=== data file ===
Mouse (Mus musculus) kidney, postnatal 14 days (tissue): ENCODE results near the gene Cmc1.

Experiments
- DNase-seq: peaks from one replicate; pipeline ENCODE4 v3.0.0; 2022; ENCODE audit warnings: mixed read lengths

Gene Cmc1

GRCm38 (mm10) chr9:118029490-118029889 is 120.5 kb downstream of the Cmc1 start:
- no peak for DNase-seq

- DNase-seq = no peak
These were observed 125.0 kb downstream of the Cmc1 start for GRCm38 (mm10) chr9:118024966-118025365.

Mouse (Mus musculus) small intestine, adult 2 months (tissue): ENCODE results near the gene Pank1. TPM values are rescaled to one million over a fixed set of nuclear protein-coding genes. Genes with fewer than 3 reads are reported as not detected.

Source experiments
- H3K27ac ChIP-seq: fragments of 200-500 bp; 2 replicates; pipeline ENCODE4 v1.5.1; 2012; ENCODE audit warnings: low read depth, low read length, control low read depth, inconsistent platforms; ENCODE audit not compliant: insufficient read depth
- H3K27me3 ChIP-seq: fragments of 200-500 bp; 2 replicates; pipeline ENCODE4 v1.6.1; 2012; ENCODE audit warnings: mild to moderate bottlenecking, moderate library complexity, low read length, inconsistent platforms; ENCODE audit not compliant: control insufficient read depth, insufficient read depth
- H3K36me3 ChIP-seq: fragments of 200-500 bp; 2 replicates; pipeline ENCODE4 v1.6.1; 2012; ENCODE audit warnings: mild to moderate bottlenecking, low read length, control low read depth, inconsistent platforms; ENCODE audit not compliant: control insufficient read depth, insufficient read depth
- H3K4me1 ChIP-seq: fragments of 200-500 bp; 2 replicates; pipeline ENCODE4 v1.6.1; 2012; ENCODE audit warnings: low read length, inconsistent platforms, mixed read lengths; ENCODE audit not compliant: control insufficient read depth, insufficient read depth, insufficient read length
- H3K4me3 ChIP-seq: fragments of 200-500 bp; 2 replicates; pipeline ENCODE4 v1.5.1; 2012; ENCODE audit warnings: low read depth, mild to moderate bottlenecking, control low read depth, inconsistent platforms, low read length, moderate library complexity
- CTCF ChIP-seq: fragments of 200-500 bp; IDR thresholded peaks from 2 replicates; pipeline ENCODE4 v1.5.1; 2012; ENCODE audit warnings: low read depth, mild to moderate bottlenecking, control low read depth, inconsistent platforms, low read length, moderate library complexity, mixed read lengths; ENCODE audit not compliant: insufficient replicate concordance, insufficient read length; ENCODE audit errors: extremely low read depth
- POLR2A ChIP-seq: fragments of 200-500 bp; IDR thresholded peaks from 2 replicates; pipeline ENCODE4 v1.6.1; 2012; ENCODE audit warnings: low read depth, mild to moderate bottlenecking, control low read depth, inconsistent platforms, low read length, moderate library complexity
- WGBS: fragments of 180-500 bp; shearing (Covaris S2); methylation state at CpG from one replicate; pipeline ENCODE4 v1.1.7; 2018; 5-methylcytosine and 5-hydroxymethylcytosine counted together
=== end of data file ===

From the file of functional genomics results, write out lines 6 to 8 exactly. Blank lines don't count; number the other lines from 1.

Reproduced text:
- no peak for DNase-seq

- DNase-seq = no peak
These were observed 125.0 kb downstream of the Cmc1 start for GRCm38 (mm10) chr9:118024966-118025365.